Supercomputing project shifts focus to immediate outcomes for coronavirus patients

The COVID-19 High Performance Computing Consortium could become an ongoing "science reserve" for pressing issues, said a general manager at IBM.
COVID-19 patient
(Getty Images)

The nationwide public-private effort to supply COVID-19 researchers with supercomputing power is preparing for its second phase, which will prioritize research projects with immediate health benefits for coronavirus patients.

IBM will spearhead the six-month Phase 2 of the COVID-19 High Performance Computing Consortium, which will leverage the greater volume of anonymized patient data now available to better understand treatment outcomes.

The goal — as it was in March when the consortium launched — is to leverage “what we can do together,” Jamie Thomas, general manager of systems strategy and development at IBM Systems, told FedScoop. Many of the resources “that are now at the disposal of researchers were not that easily accessible in the past,” especially for smaller research organizations not tied to the government’s agenda, Thomas said.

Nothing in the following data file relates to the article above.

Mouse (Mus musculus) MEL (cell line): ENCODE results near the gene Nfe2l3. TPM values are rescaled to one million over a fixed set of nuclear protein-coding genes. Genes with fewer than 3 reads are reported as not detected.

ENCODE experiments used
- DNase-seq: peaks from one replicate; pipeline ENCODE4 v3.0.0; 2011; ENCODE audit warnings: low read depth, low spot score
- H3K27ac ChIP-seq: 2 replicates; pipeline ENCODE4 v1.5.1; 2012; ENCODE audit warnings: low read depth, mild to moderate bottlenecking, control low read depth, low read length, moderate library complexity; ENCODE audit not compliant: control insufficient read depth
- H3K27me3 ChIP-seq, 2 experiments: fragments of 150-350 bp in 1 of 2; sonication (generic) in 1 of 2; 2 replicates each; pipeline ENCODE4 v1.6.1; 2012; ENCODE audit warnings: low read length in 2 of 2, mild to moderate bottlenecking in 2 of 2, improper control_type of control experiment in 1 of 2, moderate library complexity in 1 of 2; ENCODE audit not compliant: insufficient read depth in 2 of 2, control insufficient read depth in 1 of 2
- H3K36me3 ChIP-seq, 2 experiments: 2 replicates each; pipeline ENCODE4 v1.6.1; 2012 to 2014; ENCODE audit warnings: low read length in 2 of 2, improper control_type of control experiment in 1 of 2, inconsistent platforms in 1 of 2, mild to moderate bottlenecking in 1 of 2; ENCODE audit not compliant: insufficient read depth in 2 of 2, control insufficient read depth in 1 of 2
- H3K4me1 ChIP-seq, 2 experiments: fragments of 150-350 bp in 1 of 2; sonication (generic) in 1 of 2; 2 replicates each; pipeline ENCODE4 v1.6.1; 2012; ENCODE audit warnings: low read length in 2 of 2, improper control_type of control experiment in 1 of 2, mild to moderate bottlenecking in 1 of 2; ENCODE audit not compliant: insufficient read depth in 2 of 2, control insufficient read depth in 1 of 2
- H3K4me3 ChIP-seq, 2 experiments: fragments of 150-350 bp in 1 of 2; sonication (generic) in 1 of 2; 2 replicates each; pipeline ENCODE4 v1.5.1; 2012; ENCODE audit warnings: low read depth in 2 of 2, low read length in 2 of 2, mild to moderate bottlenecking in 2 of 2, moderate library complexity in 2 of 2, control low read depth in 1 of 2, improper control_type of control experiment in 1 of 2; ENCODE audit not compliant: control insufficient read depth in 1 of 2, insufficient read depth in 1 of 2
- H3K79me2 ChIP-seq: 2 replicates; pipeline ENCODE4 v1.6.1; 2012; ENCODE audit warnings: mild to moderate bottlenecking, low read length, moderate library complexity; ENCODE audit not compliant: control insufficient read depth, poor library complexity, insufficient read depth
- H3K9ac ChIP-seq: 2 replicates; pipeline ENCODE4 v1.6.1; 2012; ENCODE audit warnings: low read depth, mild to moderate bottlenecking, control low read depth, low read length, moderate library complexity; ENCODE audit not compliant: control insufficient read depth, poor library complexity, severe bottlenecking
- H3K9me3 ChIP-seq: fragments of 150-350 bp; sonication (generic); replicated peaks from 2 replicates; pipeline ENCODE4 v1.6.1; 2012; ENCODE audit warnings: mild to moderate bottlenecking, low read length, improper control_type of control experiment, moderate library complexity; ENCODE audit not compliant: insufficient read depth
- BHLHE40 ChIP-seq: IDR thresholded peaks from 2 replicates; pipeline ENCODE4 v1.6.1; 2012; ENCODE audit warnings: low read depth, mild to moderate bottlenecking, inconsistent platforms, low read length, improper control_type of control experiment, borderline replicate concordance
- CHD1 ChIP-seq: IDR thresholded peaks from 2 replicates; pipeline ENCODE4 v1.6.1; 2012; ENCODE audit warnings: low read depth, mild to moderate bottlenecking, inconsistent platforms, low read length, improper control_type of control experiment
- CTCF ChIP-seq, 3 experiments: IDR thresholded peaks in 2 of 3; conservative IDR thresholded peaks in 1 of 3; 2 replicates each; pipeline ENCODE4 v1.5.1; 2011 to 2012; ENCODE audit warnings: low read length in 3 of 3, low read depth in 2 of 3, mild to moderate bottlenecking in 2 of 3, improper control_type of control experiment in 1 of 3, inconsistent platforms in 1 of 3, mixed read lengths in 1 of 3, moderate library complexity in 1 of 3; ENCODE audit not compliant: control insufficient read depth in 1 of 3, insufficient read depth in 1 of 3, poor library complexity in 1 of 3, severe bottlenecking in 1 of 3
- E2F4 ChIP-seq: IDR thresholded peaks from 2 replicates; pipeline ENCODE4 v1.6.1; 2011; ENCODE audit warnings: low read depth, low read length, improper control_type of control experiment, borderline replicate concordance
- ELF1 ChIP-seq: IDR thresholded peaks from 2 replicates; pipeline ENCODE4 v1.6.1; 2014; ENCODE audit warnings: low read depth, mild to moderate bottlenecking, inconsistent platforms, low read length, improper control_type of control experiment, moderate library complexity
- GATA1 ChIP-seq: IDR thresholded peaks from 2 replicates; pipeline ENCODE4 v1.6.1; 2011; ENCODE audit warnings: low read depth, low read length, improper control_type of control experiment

Phase 1 of the supercomputing project focused on tracking the spread of the virus and processing data for vaccine development. The pivot announced Monday comes on the heels of Moderna’s claim that its COVID-19 vaccine is proving 94.5% effective in trials and Pfizer’s claim that its vaccine is more than 90% effective.


The White House and Department of Energy formed the consortium with IBM and have since grown it to 43 members, including Oak Ridge National Laboratory, Amazon Web Services and Google Cloud. Computing capacity has nearly doubled to 600 petaflops in that time, and more than 175 research proposals across 15 countries have been received — with upward of 90 being supported.

Phase 2 will use large clinical datasets to model patient response to the virus; validate vaccine response models from multiple clinical trials; evaluate combination therapies that use repurposed molecules; and create epidemiological models, the consortium said.

“I think at the end of six months we’ll do what we’re doing right now,” Thomas said. We’ll evaluate what we’ve achieved, what we’ve learned and that will then inform us as to what we might do next.”

Early project standouts include a Utah State University study of how long droplets from people’s breath linger in air and spread the virus; an Iowa State University study of “orphan” genes present in more vulnerable populations including the Black population; and a Michigan State University study of how to repurpose drug compounds for a viable vaccine.

The consortium could serve as an ongoing “science reserve” supporting efforts to address systemic medical issues beyond COVID-19 or even climate change, Thomas said.


DOE runs Summit, the world’s fastest supercomputer at 200 petaflops, which was designed by Thomas’ team.

IBM is also investing in quantum computing, which will be better at molecular analysis of COVID-19 but also things like longer-lasting battery research, Thomas said.

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